[COVID-19] What Lasting Effects Will COVID-19 Have on CRE Lending?

What Lasting Effects Will COVID-19 Have on CRE Lending

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The economic turmoil resulting from the coronavirus pandemic has the potential to massively disrupt commercial real estate (CRE) and hasten loan losses for financial institutions.

Widespread vacancy rates are paralyzing the hospitality industry, while shuttered retail locations are starting to create problems for malls. Brick-and-mortar office properties may experience problems in the future as greater numbers of employees work on a remote basis and their employers realize they can accomplish tasks without the additional costs of overhead.

Collectively, these conditions are likely to produce immediate credit problems that will necessitate long-term adaptation in the CRE industry.

A new study conducted by data firm Trepp analyzing 12,500 CRE loans owned by U.S. banks indicates that losses within the sector could rise from last year’s rates of under 1% to approximately 2.5% in five years’ time. The hospitality industry in particular has the bleakest future, with the study forecasting around a 35% default rate and a 13% anticipated loss.

The primary issues are decreasing rents and climbing vacancy rates, which together would eliminate property owners’ profit margins, along with their ability to meet their loan payments. While multifamily developments and industrial complexes should perform better, their anticipated losses will also increase significantly, according to the study.

The Trepp study estimations were premised on the expected tripling of the national unemployment claim rate coupled with a sharp decline in asset prices. The firm also considered the effects of the COVID-19 pandemic to date, predicting a 35% nosedive in CRE prices over the course of the initial two years. Dropping prices would make it more challenging for property owners to refinance upon loan maturation. CRE industry experts expect significant credit quality fluctuations and rising charge-offs.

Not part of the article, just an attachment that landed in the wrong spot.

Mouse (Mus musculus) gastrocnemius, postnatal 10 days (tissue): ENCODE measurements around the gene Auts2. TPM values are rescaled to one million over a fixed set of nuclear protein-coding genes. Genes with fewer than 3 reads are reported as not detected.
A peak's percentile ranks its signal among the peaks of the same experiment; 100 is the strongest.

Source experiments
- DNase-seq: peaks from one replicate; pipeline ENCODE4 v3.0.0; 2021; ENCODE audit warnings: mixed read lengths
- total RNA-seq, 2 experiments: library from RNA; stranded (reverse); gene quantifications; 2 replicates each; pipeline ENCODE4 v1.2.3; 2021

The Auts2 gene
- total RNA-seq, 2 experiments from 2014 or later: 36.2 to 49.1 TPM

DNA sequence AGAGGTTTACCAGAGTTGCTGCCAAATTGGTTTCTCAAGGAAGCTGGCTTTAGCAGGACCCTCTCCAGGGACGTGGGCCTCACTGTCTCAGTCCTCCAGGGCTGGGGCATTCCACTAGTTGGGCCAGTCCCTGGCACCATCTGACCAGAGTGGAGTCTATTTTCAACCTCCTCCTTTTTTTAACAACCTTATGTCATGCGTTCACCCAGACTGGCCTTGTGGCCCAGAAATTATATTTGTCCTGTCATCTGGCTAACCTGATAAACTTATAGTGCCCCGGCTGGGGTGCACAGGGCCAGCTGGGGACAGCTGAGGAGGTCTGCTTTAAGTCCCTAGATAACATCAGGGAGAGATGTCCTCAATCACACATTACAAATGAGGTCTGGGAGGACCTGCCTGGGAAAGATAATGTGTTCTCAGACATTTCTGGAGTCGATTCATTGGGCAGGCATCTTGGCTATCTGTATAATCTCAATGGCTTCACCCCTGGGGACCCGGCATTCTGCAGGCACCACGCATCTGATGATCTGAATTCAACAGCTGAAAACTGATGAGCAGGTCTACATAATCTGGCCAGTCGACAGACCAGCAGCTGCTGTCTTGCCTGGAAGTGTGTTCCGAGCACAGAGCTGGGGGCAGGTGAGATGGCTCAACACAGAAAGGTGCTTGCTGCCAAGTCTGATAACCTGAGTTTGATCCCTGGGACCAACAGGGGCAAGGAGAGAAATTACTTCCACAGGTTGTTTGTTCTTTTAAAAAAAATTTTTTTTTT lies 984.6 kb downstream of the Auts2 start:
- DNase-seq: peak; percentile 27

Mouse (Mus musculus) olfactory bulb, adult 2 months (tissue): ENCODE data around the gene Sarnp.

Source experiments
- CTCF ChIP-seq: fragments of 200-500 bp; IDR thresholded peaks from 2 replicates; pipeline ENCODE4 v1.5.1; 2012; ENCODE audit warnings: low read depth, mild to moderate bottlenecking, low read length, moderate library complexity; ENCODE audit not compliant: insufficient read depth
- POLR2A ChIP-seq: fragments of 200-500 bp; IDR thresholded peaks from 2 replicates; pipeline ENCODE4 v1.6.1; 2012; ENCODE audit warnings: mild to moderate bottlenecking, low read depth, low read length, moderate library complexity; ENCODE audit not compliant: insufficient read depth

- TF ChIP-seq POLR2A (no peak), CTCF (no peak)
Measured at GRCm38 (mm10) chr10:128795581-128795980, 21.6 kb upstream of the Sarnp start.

The U.S. will most likely enter a recession period in the second quarter. While financial institutions are generally comfortably capitalized and have the ability to absorb short-term losses on loans, the pandemic has the potential to overwhelm certain lenders if the turbulent economic conditions persist after the year’s end.

Due to the rampant nature of the pandemic thus far, CRE analysts are expecting major markets in states like New York, California, and Washington to produce the biggest initial complications.

The short-term economic impact brought about by the pandemic will be severely detrimental to the second quarter GDP; however, some industry analysts are hopeful that emergency federal government measures—most significantly the $2 trillion CARES Act passed late March —will buttress the economy and help it recover in the closing quarters of 2020.

In contrast to the 2008 economic crisis, in which financial institutions were largely to blame for the subsequent recession, lenders began this year with a wealth of capital and on relatively good terms with regulators and government officials—as underscored by the fact that the stimulus bill includes almost $350 billion for low-cost Small Business Administration loans that will guaranteed by the government, but will be originated by banks and other private lending entities. Additionally, restrictive regulatory terms are being eased to assist banks in providing fast relief to struggling clientele.

Although banks have the resources to weather short-term challenges caused by the coronavirus outbreak, they have to be prepared for lasting changes to the CRE industry at large. A potential trend will be a collective decline in the demand for office space developments. With scores of workers employed on a remote basis for the first time in history, a large number of employers are adapting their management strategies for dispersed workforces and looking to cut costs whilst doing so.

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